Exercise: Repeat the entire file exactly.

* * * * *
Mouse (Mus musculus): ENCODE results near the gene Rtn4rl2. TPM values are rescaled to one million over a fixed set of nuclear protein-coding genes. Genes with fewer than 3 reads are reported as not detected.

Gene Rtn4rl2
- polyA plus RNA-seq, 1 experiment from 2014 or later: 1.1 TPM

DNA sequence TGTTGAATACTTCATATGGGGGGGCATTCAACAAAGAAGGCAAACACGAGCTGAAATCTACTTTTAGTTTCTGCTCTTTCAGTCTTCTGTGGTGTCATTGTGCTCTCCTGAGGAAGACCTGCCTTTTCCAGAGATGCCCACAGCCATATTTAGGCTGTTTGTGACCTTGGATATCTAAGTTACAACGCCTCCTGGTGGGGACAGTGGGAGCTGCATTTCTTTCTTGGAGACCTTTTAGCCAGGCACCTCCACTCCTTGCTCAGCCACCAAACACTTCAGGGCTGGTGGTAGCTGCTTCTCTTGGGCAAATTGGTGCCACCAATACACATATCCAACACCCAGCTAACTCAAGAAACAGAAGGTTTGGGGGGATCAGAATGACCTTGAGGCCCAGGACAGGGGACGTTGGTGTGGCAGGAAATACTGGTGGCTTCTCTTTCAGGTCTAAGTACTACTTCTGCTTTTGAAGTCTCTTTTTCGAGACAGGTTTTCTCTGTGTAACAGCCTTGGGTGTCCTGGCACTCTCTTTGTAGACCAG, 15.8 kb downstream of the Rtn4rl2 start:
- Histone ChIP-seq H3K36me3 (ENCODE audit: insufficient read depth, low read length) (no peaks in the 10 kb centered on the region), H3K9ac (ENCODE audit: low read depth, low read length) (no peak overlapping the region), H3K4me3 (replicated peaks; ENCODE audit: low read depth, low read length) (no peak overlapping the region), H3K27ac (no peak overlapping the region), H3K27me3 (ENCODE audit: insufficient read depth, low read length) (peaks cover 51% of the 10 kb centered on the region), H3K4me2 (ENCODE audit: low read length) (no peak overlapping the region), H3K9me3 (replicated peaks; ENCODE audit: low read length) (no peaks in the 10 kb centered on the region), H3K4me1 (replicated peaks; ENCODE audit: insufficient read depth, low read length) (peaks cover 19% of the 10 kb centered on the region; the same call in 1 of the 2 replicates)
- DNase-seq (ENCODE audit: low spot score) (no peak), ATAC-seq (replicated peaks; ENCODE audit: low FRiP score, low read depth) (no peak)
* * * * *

Mouse (Mus musculus): ENCODE results near the gene Rtn4rl2. TPM values are rescaled to one million over a fixed set of nuclear protein-coding genes. Genes with fewer than 3 reads are reported as not detected.

Gene Rtn4rl2
- polyA plus RNA-seq, 1 experiment from 2014 or later: 1.1 TPM

DNA sequence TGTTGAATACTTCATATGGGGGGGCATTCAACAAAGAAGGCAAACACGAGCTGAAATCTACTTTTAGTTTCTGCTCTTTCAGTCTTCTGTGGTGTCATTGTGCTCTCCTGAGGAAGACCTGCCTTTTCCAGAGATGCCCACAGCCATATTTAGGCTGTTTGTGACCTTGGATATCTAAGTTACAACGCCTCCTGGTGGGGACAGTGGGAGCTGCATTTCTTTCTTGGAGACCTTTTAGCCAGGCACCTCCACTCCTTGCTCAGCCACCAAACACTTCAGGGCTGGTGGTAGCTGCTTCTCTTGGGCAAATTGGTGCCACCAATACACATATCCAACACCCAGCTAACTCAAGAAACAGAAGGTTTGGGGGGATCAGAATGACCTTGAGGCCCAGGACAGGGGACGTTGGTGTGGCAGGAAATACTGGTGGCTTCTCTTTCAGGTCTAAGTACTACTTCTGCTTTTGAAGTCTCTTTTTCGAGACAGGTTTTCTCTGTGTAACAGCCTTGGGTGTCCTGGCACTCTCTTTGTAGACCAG, 15.8 kb downstream of the Rtn4rl2 start:
- Histone ChIP-seq H3K36me3 (ENCODE audit: insufficient read depth, low read length) (no peaks in the 10 kb centered on the region), H3K9ac (ENCODE audit: low read depth, low read length) (no peak overlapping the region), H3K4me3 (replicated peaks; ENCODE audit: low read depth, low read length) (no peak overlapping the region), H3K27ac (no peak overlapping the region), H3K27me3 (ENCODE audit: insufficient read depth, low read length) (peaks cover 51% of the 10 kb centered on the region), H3K4me2 (ENCODE audit: low read length) (no peak overlapping the region), H3K9me3 (replicated peaks; ENCODE audit: low read length) (no peaks in the 10 kb centered on the region), H3K4me1 (replicated peaks; ENCODE audit: insufficient read depth, low read length) (peaks cover 19% of the 10 kb centered on the region; the same call in 1 of the 2 replicates)
- DNase-seq (ENCODE audit: low spot score) (no peak), ATAC-seq (replicated peaks; ENCODE audit: low FRiP score, low read depth) (no peak)